Wednesday, April 5, 2017

5 Thoughts on "Athens City Academy of Performing Bards"

Calling "Athens City of Performing Bards" (Xena: Warrior Princess Season 1, Episode 13) one of the best clip shows of all time would be talking out of my ass -- the only other clip show episode I can think of is "The Prince Who Runs Through the Night" from Revolutionary Girl Utena -- but it's still an impulse I have. And I think it's worth saying, at least, that it's a wildly successful recap episode that manages to successfully develop characters and themes and to produce great moments. The rest of this post will be a quick rundown of some of the cool shit in this episode.

  1. The storytelling advice is kind of garbage, but makes sense for Gabrielle. The points are basically: Your story needs a moral, and it needs to be visual. These are things that I think are self-evidently the kind of craft garbage that can be useful for the inexperienced but is ultimately harmful; and I like that it's coming from Gabrielle here, who is the most autodidact of the bunch. She's a very empathetic character but she's also super gifted in a way that leads to cockiness (see "Hooves & Harlots") in the fiction, and this kind of misguided helpfulness genuinely feels like it develops the character.

  2. The show to this point is surprisingly interested in systemic problems; two of the dozen prior episodes feature scenarios in which war is on the horizon, and the culprit is quickly rooted out as the financially interested party (an arms dealer and a ('neutral') warlord. So when this episode stages its central conflict -- Gabrielle's not being properly registered -- as a story of organized power of students/workers against an administrative/owner class, it works pretty well. It's also tied into the Spartacus usage, which brings us to the next point.

  3. It's a recap episode that's actually pretty necessary, and done in a way that provides not just wrap-up but context. The others who are trying to get into the Academy tell stories that pull from old Hercules movies and the Kubrick film Spartacus, situating Xena in the context of a history of period pieces. It also pulls from the episodes of Hercules: The Legendary Journey in which Xena the character was created, providing backstory that the show itself has largely only gestured toward to this point. On top of that, it has Gabrielle tell these stories from the position of being someone insistent on a moral and visual focus, so it reinforces that the conflicts to this point are not just the development of Xena's character but an attempt at an education of a sort.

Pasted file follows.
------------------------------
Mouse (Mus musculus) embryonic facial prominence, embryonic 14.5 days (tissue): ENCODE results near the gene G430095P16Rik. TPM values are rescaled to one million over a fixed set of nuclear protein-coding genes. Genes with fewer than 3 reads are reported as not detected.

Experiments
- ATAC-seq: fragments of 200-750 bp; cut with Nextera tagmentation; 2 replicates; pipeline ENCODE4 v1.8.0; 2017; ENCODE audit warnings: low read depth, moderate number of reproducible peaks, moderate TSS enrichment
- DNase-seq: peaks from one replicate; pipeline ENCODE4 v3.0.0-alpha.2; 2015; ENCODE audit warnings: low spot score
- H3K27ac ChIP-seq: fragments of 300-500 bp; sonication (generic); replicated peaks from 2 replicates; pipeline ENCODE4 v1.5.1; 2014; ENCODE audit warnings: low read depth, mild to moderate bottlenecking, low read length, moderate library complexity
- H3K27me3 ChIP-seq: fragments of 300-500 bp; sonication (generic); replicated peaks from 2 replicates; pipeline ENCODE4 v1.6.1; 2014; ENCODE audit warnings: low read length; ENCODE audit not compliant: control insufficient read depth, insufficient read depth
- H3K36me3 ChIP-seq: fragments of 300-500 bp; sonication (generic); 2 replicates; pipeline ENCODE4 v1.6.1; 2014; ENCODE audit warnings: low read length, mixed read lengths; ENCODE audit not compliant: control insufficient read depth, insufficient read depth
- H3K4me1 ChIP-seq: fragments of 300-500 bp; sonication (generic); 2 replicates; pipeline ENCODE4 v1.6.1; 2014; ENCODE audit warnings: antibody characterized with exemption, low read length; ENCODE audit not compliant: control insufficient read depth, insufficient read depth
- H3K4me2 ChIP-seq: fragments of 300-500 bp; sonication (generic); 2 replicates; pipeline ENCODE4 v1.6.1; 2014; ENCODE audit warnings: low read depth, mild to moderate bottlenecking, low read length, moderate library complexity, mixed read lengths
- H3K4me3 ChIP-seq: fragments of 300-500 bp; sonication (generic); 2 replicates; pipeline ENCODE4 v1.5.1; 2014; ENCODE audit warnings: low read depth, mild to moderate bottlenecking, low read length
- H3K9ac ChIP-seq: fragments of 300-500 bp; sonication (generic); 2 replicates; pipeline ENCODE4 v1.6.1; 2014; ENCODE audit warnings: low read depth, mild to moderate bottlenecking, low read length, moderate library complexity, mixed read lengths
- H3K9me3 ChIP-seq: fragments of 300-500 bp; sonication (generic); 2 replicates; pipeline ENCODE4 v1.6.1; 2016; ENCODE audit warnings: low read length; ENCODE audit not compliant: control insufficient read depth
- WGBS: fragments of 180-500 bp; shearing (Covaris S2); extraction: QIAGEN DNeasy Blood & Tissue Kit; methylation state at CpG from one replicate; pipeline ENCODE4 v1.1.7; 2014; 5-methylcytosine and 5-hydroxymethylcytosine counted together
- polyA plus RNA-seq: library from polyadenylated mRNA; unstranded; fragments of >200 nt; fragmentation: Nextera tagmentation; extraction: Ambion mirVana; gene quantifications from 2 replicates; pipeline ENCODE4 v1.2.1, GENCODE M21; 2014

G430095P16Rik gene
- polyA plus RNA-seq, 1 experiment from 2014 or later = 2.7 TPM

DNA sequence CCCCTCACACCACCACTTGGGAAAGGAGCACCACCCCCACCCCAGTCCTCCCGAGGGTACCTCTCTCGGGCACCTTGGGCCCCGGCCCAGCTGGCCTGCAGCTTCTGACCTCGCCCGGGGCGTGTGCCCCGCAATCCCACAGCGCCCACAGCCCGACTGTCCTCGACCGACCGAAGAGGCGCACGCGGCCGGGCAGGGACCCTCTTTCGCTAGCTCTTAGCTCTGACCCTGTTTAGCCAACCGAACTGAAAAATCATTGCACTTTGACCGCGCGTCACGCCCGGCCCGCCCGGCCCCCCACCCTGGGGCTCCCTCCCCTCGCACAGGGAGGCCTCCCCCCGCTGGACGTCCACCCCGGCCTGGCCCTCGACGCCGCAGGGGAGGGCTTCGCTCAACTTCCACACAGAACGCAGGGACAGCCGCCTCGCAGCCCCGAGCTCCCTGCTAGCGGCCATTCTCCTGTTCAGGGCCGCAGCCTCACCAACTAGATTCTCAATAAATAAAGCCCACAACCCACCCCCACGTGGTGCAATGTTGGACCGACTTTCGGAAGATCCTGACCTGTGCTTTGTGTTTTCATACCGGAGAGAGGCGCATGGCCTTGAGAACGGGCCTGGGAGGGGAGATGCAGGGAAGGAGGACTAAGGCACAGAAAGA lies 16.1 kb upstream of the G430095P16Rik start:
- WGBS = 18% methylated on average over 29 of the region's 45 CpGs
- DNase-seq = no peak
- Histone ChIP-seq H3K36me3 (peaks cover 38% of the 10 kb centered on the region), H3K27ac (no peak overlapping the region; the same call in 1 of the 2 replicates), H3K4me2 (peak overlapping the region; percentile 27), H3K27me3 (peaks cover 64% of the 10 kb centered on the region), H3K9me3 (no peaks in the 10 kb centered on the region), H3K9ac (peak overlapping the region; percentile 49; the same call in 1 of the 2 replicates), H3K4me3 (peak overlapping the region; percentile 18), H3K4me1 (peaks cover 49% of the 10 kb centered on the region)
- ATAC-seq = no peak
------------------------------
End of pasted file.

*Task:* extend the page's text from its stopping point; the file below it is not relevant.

4. The last time I watched this episode was around three years ago, and I think we had decided that we were going to make an EP about this first season (you can find that here). When we were making that, I was writing a short essay (as a sort of liner notes) putting Xena: Warrior Princess into the frame Malcolm Harris developed for his essay "Upping the Antihero" -- what he called a "consultant procedural." The argument wasn't that it fit perfectly, but that it was surprisingly apt for a show that significantly predated the shows he was discussing, especially given that he was arguing for a specific reading of it as a collusion of genre and material developments. The stories that Gabrielle tells in "Athens Academy of Performing Bards" reinforce just how much Xena's deeds (to this point in the series) rely on governmental stability -- whether that's a town council, a druidic cult, or a king -- that gives episodic stability to her adventures while simultaneously allowing her to act outside of the law. Each set of clips more or less boils down to: a thing happened; we consulted a pseudo-governmental body which reacted in X or Y fashion; Xena won the day through cunning and prowess. I still think there's something to that connection, anyway.

  5. Two little pieces of character development also make this a pretty great episode. The first, at the very beginning, is for Xena: when Gabrielle wants to go to the Academy, she first makes sure that Gabrielle at least thinks she's doing it for the right reasons, and then unconditionally supports her. The second is in Gabrielle's relationship with Orion/Homer: he's maybe the half-dozenth love interest she's had, and the first that signals that she's aware of this happening. Rather than go full bore on the romantic elements, she takes a role more typical of Xena to this point, except with her skills. She reads the situation and supports him through his troubles with his dad, and ends with him as something between a potential lover and a friend. It's a nice way to acknowledge that the show has relied on certain structural pillars and that it feels confident enough to shake them a bit, while at the same time giving Gabrielle precedent for not having to rely on them to make sense as a character.

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